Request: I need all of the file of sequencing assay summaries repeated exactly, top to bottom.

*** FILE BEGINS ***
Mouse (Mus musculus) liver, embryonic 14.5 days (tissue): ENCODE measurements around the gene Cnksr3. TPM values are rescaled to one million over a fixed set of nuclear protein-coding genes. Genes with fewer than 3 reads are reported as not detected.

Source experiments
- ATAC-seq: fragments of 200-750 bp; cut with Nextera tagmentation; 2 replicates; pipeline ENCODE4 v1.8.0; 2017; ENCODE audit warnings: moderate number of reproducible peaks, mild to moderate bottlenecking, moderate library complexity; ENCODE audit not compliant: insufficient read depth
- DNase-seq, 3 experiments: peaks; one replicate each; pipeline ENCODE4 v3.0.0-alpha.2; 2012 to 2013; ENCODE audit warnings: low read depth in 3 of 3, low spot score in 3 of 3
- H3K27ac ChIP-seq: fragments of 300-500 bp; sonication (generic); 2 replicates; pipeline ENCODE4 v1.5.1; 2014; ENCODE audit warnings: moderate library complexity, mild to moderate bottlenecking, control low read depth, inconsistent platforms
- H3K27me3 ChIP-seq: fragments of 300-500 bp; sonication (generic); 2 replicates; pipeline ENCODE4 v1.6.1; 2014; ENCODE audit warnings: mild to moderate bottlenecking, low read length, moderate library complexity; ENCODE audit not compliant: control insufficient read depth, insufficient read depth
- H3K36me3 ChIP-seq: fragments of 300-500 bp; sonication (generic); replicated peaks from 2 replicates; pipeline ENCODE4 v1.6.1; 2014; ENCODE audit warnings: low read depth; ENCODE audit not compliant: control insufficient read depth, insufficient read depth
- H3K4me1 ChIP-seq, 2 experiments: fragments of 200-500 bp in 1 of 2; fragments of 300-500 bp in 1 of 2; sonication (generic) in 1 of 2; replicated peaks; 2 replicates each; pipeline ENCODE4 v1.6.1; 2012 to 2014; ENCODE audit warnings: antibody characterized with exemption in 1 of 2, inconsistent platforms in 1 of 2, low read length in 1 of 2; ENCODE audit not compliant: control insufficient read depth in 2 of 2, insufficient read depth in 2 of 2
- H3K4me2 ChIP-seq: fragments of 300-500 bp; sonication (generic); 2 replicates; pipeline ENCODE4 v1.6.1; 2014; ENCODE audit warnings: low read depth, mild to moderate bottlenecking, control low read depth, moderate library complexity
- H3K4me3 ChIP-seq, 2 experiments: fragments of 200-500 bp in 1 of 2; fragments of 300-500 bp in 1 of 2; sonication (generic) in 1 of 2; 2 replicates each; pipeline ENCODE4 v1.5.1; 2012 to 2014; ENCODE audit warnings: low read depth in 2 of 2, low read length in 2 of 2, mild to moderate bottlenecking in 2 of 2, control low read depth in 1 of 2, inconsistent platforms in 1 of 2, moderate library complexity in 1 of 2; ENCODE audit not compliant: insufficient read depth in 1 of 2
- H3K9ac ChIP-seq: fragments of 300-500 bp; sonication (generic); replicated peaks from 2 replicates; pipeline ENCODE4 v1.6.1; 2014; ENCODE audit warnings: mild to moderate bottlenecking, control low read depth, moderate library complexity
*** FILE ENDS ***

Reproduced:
Mouse (Mus musculus) liver, embryonic 14.5 days (tissue): ENCODE measurements around the gene Cnksr3. TPM values are rescaled to one million over a fixed set of nuclear protein-coding genes. Genes with fewer than 3 reads are reported as not detected.

Source experiments
- ATAC-seq: fragments of 200-750 bp; cut with Nextera tagmentation; 2 replicates; pipeline ENCODE4 v1.8.0; 2017; ENCODE audit warnings: moderate number of reproducible peaks, mild to moderate bottlenecking, moderate library complexity; ENCODE audit not compliant: insufficient read depth
- DNase-seq, 3 experiments: peaks; one replicate each; pipeline ENCODE4 v3.0.0-alpha.2; 2012 to 2013; ENCODE audit warnings: low read depth in 3 of 3, low spot score in 3 of 3
- H3K27ac ChIP-seq: fragments of 300-500 bp; sonication (generic); 2 replicates; pipeline ENCODE4 v1.5.1; 2014; ENCODE audit warnings: moderate library complexity, mild to moderate bottlenecking, control low read depth, inconsistent platforms
- H3K27me3 ChIP-seq: fragments of 300-500 bp; sonication (generic); 2 replicates; pipeline ENCODE4 v1.6.1; 2014; ENCODE audit warnings: mild to moderate bottlenecking, low read length, moderate library complexity; ENCODE audit not compliant: control insufficient read depth, insufficient read depth
- H3K36me3 ChIP-seq: fragments of 300-500 bp; sonication (generic); replicated peaks from 2 replicates; pipeline ENCODE4 v1.6.1; 2014; ENCODE audit warnings: low read depth; ENCODE audit not compliant: control insufficient read depth, insufficient read depth
- H3K4me1 ChIP-seq, 2 experiments: fragments of 200-500 bp in 1 of 2; fragments of 300-500 bp in 1 of 2; sonication (generic) in 1 of 2; replicated peaks; 2 replicates each; pipeline ENCODE4 v1.6.1; 2012 to 2014; ENCODE audit warnings: antibody characterized with exemption in 1 of 2, inconsistent platforms in 1 of 2, low read length in 1 of 2; ENCODE audit not compliant: control insufficient read depth in 2 of 2, insufficient read depth in 2 of 2
- H3K4me2 ChIP-seq: fragments of 300-500 bp; sonication (generic); 2 replicates; pipeline ENCODE4 v1.6.1; 2014; ENCODE audit warnings: low read depth, mild to moderate bottlenecking, control low read depth, moderate library complexity
- H3K4me3 ChIP-seq, 2 experiments: fragments of 200-500 bp in 1 of 2; fragments of 300-500 bp in 1 of 2; sonication (generic) in 1 of 2; 2 replicates each; pipeline ENCODE4 v1.5.1; 2012 to 2014; ENCODE audit warnings: low read depth in 2 of 2, low read length in 2 of 2, mild to moderate bottlenecking in 2 of 2, control low read depth in 1 of 2, inconsistent platforms in 1 of 2, moderate library complexity in 1 of 2; ENCODE audit not compliant: insufficient read depth in 1 of 2
- H3K9ac ChIP-seq: fragments of 300-500 bp; sonication (generic); replicated peaks from 2 replicates; pipeline ENCODE4 v1.6.1; 2014; ENCODE audit warnings: mild to moderate bottlenecking, control low read depth, moderate library complexity